17 March, 2010

Goodbye Alex Chilton

For my second post, I wanted to say hello to anybody that would be reading this, maybe let others learn more about my thought process (whatever that is). However, I just found out that Alex Chilton died, and there's no way I can go on without at least expressing something, regardless of how relevant it is. Besides, maybe you'll learn about me somehow through this ramble fest.

I'm currently listening to #1 Record/Radio City, and it's just so sad to think that I'll never get to have a conversation with the man who wrote "Thirteen" and "The Ballad of El Goodo." These aren't just life-changing songs; they're life-affirming. So few songs these days are actually written in this manner. Now we can say that it's because of the times, but I disagree with this statement. Alex Chilton (and Chris Bell, at least for one album) had a classic set of songs that they simply could not get released or played anywhere, and yet they continued to release happy music. "September Gurls" and "I'm In Love With a Girl" stand as a testament to this. Yet Chilton also released perhaps the most insular album of all time with Third/Sister Lovers, which is a harrowing listen.

The point is not to show people how much I know about his music; there are many others that could give you a greater and more coherent history than I. No, I mourn the loss of Alex Chilton because of how my life was touched by his music at the exact right time. I was eighteen when I first downloaded his music, and I've been listening every year since. #1 Record was the first record I got with a new pressing, and I can still hear the needle skip on the harmony vocals to "Watch the Sunrise" from repeated listens. It's because I needed to believe in myself at that particular moment, and Alex Chilton gave me the confidence to find my own voice. He said simple things, but because he meant them with all his heart he never needed to complicate his work. This is what I strive to do, and yet I find myself constantly losing this battle. Chilton never lost this battle; he could always find the right words to sing you to a higher plane. Even then he was a master interpreter. Listen to his covers of "Femme Fatale" or "Oogum Boogum" to know what a true interpreter sounds like. He's the only one who could master New York distant cool and sweet soul music simultaneously, and he did it effortlessly.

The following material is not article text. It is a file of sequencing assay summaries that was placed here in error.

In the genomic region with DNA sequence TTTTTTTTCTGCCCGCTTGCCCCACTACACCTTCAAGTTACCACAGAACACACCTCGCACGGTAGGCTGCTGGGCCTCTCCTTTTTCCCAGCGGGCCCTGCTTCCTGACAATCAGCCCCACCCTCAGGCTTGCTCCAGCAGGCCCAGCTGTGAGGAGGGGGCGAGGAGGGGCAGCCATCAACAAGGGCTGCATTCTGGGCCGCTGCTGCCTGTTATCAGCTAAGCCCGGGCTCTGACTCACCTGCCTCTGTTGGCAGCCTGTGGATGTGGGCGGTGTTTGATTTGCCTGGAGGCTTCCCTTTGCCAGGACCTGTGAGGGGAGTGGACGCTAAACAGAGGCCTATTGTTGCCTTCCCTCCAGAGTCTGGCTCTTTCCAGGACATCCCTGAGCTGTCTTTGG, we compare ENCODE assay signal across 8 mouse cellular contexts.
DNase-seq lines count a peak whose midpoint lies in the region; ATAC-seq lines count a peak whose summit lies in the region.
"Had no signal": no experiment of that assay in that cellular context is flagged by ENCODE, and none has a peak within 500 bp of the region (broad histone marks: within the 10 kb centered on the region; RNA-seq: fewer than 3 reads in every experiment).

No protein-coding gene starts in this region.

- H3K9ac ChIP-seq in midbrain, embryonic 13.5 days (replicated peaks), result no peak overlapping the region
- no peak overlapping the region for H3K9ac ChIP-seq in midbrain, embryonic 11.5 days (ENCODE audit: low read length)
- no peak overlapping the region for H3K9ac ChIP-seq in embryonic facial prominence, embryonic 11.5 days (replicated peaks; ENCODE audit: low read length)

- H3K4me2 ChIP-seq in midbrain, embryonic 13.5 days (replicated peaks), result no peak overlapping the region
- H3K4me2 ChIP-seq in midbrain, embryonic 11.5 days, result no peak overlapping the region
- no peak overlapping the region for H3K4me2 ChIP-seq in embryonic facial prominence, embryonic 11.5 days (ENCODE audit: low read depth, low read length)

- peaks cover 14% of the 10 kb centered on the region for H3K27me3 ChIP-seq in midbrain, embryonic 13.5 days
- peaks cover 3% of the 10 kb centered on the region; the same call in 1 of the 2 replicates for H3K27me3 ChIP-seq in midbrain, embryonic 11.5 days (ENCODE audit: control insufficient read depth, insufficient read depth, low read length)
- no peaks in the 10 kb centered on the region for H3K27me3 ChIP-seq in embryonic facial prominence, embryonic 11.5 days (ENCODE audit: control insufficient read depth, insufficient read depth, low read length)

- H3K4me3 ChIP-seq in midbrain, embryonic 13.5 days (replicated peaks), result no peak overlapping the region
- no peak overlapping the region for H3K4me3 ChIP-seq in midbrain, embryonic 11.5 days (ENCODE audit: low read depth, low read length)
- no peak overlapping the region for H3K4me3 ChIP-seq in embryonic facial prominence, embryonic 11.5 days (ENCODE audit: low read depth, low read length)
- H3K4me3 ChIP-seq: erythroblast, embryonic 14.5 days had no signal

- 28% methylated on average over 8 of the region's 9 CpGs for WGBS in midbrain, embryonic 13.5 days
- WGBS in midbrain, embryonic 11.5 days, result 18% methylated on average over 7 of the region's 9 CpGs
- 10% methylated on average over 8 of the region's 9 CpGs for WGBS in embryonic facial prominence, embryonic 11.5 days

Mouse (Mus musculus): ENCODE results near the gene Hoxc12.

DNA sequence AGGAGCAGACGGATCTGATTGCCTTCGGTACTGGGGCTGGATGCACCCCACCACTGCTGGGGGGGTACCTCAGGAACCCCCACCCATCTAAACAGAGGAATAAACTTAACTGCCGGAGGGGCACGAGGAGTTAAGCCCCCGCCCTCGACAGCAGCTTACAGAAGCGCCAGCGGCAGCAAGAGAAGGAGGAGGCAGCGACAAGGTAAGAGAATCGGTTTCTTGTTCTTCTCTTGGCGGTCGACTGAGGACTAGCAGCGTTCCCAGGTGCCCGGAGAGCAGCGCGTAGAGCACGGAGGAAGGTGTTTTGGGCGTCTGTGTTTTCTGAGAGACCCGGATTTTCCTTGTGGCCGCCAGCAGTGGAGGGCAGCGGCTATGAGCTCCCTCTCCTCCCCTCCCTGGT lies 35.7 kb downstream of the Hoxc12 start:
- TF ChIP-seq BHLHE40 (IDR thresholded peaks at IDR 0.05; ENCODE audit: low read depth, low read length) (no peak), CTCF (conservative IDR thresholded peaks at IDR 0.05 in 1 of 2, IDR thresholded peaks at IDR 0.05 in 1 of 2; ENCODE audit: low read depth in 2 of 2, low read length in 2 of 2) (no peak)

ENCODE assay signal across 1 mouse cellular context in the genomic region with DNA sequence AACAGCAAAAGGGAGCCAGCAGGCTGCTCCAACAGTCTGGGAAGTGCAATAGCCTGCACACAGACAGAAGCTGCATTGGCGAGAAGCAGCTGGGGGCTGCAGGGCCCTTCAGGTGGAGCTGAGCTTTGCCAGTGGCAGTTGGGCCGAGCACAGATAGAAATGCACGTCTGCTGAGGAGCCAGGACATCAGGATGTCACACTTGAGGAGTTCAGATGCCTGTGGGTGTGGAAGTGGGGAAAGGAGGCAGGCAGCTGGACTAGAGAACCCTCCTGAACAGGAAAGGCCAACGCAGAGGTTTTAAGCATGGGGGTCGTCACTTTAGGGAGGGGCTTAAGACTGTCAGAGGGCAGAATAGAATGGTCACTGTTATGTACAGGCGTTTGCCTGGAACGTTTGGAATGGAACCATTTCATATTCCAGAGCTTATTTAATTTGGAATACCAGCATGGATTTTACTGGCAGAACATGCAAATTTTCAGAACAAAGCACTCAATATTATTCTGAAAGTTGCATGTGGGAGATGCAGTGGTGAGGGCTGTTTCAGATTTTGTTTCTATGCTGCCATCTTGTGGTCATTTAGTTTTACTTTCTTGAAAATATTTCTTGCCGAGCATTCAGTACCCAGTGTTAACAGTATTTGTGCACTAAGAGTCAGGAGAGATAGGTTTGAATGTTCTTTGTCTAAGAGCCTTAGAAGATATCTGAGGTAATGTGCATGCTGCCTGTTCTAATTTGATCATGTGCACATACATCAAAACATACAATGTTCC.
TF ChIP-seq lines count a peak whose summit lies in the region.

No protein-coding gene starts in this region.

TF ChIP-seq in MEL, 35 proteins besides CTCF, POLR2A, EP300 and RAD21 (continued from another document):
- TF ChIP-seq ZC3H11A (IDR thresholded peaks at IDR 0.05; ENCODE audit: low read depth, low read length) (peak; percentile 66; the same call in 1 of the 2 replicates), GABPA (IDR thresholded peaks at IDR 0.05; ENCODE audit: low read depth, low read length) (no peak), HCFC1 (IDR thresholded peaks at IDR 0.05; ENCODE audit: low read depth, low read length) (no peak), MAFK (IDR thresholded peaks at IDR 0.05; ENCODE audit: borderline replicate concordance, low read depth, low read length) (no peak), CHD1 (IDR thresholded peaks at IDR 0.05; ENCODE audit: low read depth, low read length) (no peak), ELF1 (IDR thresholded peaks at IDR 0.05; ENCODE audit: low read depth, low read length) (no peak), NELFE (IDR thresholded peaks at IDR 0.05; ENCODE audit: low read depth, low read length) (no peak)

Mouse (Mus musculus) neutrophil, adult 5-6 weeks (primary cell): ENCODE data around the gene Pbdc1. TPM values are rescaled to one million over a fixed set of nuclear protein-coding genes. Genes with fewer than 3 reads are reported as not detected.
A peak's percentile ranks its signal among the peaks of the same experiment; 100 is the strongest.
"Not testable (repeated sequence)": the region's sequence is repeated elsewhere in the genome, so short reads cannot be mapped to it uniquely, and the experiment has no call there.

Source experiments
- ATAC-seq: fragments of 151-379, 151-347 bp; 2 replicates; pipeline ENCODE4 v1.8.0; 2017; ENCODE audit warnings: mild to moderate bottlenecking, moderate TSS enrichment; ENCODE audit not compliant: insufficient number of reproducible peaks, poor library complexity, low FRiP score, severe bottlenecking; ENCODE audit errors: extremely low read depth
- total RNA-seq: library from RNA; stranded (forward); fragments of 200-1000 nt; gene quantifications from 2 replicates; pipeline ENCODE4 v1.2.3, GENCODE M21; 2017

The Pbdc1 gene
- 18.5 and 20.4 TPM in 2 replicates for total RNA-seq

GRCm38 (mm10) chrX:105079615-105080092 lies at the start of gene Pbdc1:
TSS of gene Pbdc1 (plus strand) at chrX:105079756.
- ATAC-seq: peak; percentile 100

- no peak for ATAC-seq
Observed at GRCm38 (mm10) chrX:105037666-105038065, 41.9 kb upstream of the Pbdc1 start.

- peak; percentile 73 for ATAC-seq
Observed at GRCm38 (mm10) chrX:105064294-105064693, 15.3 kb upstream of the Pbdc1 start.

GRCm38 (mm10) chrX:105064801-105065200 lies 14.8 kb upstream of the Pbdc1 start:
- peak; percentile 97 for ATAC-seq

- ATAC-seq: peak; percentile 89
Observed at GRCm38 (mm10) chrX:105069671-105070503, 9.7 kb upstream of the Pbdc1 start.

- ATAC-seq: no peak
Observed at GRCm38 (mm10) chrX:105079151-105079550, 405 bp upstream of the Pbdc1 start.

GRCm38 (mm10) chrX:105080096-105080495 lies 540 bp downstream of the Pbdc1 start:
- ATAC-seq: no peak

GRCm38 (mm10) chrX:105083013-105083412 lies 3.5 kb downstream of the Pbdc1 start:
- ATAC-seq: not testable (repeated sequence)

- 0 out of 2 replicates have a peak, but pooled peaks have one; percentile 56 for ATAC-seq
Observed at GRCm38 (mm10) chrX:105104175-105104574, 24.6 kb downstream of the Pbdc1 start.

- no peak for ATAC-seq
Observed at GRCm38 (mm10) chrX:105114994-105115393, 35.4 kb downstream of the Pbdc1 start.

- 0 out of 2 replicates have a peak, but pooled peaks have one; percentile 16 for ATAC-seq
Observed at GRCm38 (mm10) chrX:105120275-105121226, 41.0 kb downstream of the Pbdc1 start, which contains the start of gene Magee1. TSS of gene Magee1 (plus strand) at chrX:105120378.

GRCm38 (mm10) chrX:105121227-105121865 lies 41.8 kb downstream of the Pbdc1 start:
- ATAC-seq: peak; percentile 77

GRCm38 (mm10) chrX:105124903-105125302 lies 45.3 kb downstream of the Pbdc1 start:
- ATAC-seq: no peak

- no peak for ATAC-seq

The greatest compliment I ever got for my singing voice was that I sounded like Mr. Chilton. They were wrong, but I still took heart that I could sound like a true passionate soul. When I sing "I'm In Love With a Girl," I mean it, dammit! I feel all screwed up and lost when I sing "Thirteen," and I feel hopeful when I play "Watch the Sunrise." Be advised, if I'm playing "Kangaroo" or "Holocaust," I'm borderline suicidal. But nonetheless, I always mean it and don't want to fake it, only because Alex Chilton never did.

There's too much cynical crap out there today to really make you feel good, but as soon as you hear those chiming notes for "The Ballad of El Goodo," all is right with the world. So, one more time, Alex: "There ain't no one going to turn me around." We'll miss you.

1 comment:

Eche Sica said...

Great post Kyle; don't know much about music but i can definitely appreciate clear, sincere and excellent writing. I enjoyed your post!